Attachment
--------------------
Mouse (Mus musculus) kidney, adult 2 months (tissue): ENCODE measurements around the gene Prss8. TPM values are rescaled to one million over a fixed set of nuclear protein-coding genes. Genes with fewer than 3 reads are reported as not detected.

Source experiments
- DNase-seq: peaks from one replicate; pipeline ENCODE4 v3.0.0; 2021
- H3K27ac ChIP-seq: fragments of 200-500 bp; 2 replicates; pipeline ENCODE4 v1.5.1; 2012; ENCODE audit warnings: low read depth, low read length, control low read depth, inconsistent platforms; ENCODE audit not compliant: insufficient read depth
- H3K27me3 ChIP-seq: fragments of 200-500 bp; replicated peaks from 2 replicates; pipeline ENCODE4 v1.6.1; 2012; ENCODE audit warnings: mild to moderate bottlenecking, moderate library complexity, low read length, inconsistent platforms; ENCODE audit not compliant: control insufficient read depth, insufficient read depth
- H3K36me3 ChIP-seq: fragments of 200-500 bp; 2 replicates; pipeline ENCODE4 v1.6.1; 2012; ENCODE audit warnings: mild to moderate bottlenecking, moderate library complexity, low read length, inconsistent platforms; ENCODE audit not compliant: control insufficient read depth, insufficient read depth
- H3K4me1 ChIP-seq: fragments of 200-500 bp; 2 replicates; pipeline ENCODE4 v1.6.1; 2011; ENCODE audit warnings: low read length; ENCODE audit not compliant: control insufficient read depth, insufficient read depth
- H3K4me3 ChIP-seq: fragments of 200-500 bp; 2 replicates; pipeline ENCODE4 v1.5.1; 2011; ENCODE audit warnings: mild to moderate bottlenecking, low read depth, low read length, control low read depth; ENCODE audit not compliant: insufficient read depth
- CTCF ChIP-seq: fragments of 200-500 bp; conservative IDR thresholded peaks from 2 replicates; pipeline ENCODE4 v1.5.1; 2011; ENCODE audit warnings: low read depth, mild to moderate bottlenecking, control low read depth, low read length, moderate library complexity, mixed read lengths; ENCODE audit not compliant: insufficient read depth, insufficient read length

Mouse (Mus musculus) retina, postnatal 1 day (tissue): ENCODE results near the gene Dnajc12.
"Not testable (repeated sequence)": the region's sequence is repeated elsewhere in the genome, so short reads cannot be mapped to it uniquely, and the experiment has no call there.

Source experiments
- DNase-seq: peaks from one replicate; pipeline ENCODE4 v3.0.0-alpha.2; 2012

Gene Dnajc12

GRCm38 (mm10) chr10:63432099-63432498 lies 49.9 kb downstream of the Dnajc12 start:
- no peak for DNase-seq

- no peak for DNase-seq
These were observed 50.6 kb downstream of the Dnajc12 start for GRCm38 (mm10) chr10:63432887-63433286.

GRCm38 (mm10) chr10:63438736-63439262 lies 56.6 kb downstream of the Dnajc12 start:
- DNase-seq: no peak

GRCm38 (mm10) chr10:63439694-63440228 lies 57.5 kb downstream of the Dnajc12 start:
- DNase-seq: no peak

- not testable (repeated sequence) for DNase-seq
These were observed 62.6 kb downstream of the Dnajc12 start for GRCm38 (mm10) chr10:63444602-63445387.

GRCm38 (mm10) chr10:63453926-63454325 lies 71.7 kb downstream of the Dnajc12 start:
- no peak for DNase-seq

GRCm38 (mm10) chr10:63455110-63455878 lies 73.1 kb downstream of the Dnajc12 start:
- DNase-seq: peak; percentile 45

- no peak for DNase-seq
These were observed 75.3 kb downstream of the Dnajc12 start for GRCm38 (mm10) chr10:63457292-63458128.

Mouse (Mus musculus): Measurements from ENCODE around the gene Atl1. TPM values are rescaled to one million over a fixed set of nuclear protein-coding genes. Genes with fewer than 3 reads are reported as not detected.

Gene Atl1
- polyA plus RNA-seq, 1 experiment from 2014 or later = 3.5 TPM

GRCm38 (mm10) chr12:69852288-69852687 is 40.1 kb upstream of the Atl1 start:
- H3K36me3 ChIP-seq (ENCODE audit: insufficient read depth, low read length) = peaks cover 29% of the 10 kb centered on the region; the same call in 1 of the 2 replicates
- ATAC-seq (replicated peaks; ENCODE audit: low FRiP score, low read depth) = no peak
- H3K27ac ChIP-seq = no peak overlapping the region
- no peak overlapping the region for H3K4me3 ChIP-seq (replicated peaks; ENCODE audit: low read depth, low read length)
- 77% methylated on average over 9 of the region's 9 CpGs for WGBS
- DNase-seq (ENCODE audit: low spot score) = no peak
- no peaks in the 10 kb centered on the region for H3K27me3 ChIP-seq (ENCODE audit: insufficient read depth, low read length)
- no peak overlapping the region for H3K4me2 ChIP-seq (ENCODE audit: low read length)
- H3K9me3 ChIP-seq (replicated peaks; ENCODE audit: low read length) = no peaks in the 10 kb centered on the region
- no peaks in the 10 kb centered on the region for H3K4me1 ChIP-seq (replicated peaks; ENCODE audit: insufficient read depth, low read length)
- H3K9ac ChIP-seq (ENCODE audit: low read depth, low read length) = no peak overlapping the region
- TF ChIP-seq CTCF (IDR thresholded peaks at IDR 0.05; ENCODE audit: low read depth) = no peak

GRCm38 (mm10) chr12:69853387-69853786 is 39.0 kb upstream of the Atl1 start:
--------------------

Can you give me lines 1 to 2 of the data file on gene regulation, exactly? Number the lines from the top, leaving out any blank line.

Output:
Mouse (Mus musculus) kidney, adult 2 months (tissue): ENCODE measurements around the gene Prss8. TPM values are rescaled to one million over a fixed set of nuclear protein-coding genes. Genes with fewer than 3 reads are reported as not detected.

Source experiments